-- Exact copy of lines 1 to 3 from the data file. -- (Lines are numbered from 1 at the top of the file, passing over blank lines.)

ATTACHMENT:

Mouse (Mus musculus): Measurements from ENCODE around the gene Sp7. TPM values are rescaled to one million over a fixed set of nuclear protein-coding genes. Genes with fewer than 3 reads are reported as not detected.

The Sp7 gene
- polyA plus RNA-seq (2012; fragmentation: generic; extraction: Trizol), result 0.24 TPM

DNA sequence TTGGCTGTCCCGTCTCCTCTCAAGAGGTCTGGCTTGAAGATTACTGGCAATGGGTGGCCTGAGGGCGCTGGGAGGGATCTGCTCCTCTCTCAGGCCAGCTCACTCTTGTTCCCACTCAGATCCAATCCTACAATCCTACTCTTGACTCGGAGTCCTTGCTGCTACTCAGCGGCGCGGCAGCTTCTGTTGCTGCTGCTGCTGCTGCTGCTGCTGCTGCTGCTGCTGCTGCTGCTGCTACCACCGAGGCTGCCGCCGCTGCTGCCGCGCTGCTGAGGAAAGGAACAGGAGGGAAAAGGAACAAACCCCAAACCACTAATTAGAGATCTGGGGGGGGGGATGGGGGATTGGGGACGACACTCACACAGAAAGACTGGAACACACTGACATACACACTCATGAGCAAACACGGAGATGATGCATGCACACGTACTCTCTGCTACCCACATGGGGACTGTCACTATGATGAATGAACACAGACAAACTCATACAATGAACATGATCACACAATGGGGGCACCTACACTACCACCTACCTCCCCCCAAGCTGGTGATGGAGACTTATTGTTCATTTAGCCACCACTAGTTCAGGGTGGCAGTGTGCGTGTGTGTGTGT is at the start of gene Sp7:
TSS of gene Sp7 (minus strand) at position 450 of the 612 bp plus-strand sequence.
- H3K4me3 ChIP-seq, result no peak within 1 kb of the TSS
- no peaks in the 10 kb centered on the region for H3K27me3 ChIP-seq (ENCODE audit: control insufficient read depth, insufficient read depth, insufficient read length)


Mouse (Mus musculus): Measurements from ENCODE around the gene Sp7. TPM values are rescaled to one million over a fixed set of nuclear protein-coding genes. Genes with fewer than 3 reads are reported as not detected.

The Sp7 gene
- polyA plus RNA-seq (2012; fragmentation: generic; extraction: Trizol), result 0.24 TPM